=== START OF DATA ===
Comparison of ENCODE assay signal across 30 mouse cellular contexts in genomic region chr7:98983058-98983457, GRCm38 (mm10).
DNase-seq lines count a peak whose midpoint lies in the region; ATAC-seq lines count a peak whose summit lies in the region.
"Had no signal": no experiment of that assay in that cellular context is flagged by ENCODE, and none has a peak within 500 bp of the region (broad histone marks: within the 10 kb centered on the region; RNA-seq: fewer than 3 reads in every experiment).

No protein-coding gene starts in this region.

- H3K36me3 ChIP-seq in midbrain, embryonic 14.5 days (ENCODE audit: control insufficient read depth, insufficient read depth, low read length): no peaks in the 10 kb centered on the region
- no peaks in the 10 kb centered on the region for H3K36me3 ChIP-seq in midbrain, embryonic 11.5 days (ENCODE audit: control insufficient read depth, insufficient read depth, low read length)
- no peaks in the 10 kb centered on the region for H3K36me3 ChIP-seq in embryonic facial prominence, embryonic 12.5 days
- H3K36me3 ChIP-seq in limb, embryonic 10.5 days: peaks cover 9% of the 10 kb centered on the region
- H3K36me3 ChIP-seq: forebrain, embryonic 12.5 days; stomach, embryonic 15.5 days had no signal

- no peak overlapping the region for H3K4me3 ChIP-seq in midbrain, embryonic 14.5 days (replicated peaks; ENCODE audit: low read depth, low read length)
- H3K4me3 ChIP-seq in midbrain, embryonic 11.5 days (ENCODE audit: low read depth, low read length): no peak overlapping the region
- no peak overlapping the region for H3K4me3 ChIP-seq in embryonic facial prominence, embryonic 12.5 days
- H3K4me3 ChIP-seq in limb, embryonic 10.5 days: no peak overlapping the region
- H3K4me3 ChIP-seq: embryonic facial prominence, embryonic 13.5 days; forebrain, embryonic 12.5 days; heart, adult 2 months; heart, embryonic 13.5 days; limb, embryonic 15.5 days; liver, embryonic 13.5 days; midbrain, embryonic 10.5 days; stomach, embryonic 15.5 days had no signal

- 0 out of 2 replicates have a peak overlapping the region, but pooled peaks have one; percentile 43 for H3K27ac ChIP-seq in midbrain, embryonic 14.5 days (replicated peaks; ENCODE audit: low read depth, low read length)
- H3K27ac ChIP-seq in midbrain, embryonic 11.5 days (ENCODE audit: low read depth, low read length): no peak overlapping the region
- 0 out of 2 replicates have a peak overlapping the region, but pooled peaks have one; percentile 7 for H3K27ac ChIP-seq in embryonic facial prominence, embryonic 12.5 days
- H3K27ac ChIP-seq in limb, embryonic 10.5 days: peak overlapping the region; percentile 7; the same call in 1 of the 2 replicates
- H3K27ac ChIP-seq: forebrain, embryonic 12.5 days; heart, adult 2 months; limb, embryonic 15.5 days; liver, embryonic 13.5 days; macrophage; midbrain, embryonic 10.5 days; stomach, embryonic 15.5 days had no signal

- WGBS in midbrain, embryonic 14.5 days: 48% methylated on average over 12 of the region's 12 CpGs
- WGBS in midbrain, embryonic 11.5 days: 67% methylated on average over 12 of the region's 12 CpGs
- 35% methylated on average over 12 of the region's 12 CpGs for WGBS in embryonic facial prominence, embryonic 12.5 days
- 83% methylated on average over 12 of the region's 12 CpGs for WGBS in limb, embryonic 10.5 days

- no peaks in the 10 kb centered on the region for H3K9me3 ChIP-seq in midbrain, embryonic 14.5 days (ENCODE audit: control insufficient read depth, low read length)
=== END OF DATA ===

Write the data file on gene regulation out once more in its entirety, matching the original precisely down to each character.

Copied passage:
Comparison of ENCODE assay signal across 30 mouse cellular contexts in genomic region chr7:98983058-98983457, GRCm38 (mm10).
DNase-seq lines count a peak whose midpoint lies in the region; ATAC-seq lines count a peak whose summit lies in the region.
"Had no signal": no experiment of that assay in that cellular context is flagged by ENCODE, and none has a peak within 500 bp of the region (broad histone marks: within the 10 kb centered on the region; RNA-seq: fewer than 3 reads in every experiment).

No protein-coding gene starts in this region.

- H3K36me3 ChIP-seq in midbrain, embryonic 14.5 days (ENCODE audit: control insufficient read depth, insufficient read depth, low read length): no peaks in the 10 kb centered on the region
- no peaks in the 10 kb centered on the region for H3K36me3 ChIP-seq in midbrain, embryonic 11.5 days (ENCODE audit: control insufficient read depth, insufficient read depth, low read length)
- no peaks in the 10 kb centered on the region for H3K36me3 ChIP-seq in embryonic facial prominence, embryonic 12.5 days
- H3K36me3 ChIP-seq in limb, embryonic 10.5 days: peaks cover 9% of the 10 kb centered on the region
- H3K36me3 ChIP-seq: forebrain, embryonic 12.5 days; stomach, embryonic 15.5 days had no signal

- no peak overlapping the region for H3K4me3 ChIP-seq in midbrain, embryonic 14.5 days (replicated peaks; ENCODE audit: low read depth, low read length)
- H3K4me3 ChIP-seq in midbrain, embryonic 11.5 days (ENCODE audit: low read depth, low read length): no peak overlapping the region
- no peak overlapping the region for H3K4me3 ChIP-seq in embryonic facial prominence, embryonic 12.5 days
- H3K4me3 ChIP-seq in limb, embryonic 10.5 days: no peak overlapping the region
- H3K4me3 ChIP-seq: embryonic facial prominence, embryonic 13.5 days; forebrain, embryonic 12.5 days; heart, adult 2 months; heart, embryonic 13.5 days; limb, embryonic 15.5 days; liver, embryonic 13.5 days; midbrain, embryonic 10.5 days; stomach, embryonic 15.5 days had no signal

- 0 out of 2 replicates have a peak overlapping the region, but pooled peaks have one; percentile 43 for H3K27ac ChIP-seq in midbrain, embryonic 14.5 days (replicated peaks; ENCODE audit: low read depth, low read length)
- H3K27ac ChIP-seq in midbrain, embryonic 11.5 days (ENCODE audit: low read depth, low read length): no peak overlapping the region
- 0 out of 2 replicates have a peak overlapping the region, but pooled peaks have one; percentile 7 for H3K27ac ChIP-seq in embryonic facial prominence, embryonic 12.5 days
- H3K27ac ChIP-seq in limb, embryonic 10.5 days: peak overlapping the region; percentile 7; the same call in 1 of the 2 replicates
- H3K27ac ChIP-seq: forebrain, embryonic 12.5 days; heart, adult 2 months; limb, embryonic 15.5 days; liver, embryonic 13.5 days; macrophage; midbrain, embryonic 10.5 days; stomach, embryonic 15.5 days had no signal

- WGBS in midbrain, embryonic 14.5 days: 48% methylated on average over 12 of the region's 12 CpGs
- WGBS in midbrain, embryonic 11.5 days: 67% methylated on average over 12 of the region's 12 CpGs
- 35% methylated on average over 12 of the region's 12 CpGs for WGBS in embryonic facial prominence, embryonic 12.5 days
- 83% methylated on average over 12 of the region's 12 CpGs for WGBS in limb, embryonic 10.5 days

- no peaks in the 10 kb centered on the region for H3K9me3 ChIP-seq in midbrain, embryonic 14.5 days (ENCODE audit: control insufficient read depth, low read length)